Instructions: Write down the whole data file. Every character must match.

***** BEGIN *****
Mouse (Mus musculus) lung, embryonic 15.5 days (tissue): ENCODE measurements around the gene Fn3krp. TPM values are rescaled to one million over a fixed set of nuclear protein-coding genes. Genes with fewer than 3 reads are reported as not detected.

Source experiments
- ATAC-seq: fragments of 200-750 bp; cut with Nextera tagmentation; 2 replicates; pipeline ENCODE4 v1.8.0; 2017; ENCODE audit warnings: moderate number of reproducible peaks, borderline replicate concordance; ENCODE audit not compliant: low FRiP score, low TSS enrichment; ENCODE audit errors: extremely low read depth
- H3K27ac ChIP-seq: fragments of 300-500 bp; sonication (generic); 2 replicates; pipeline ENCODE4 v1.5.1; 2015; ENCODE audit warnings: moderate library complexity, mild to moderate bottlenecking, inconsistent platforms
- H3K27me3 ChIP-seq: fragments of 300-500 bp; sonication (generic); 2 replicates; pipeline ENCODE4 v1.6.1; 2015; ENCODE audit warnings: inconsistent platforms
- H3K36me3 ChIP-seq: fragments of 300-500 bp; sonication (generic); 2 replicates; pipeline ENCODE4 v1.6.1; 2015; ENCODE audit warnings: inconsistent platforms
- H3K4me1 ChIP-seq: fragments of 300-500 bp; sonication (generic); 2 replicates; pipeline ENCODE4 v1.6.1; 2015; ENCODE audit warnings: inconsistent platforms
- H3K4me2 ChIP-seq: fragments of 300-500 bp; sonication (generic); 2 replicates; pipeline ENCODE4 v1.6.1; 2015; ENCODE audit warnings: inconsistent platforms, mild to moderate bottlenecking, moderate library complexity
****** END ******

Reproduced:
Mouse (Mus musculus) lung, embryonic 15.5 days (tissue): ENCODE measurements around the gene Fn3krp. TPM values are rescaled to one million over a fixed set of nuclear protein-coding genes. Genes with fewer than 3 reads are reported as not detected.

Source experiments
- ATAC-seq: fragments of 200-750 bp; cut with Nextera tagmentation; 2 replicates; pipeline ENCODE4 v1.8.0; 2017; ENCODE audit warnings: moderate number of reproducible peaks, borderline replicate concordance; ENCODE audit not compliant: low FRiP score, low TSS enrichment; ENCODE audit errors: extremely low read depth
- H3K27ac ChIP-seq: fragments of 300-500 bp; sonication (generic); 2 replicates; pipeline ENCODE4 v1.5.1; 2015; ENCODE audit warnings: moderate library complexity, mild to moderate bottlenecking, inconsistent platforms
- H3K27me3 ChIP-seq: fragments of 300-500 bp; sonication (generic); 2 replicates; pipeline ENCODE4 v1.6.1; 2015; ENCODE audit warnings: inconsistent platforms
- H3K36me3 ChIP-seq: fragments of 300-500 bp; sonication (generic); 2 replicates; pipeline ENCODE4 v1.6.1; 2015; ENCODE audit warnings: inconsistent platforms
- H3K4me1 ChIP-seq: fragments of 300-500 bp; sonication (generic); 2 replicates; pipeline ENCODE4 v1.6.1; 2015; ENCODE audit warnings: inconsistent platforms
- H3K4me2 ChIP-seq: fragments of 300-500 bp; sonication (generic); 2 replicates; pipeline ENCODE4 v1.6.1; 2015; ENCODE audit warnings: inconsistent platforms, mild to moderate bottlenecking, moderate library complexity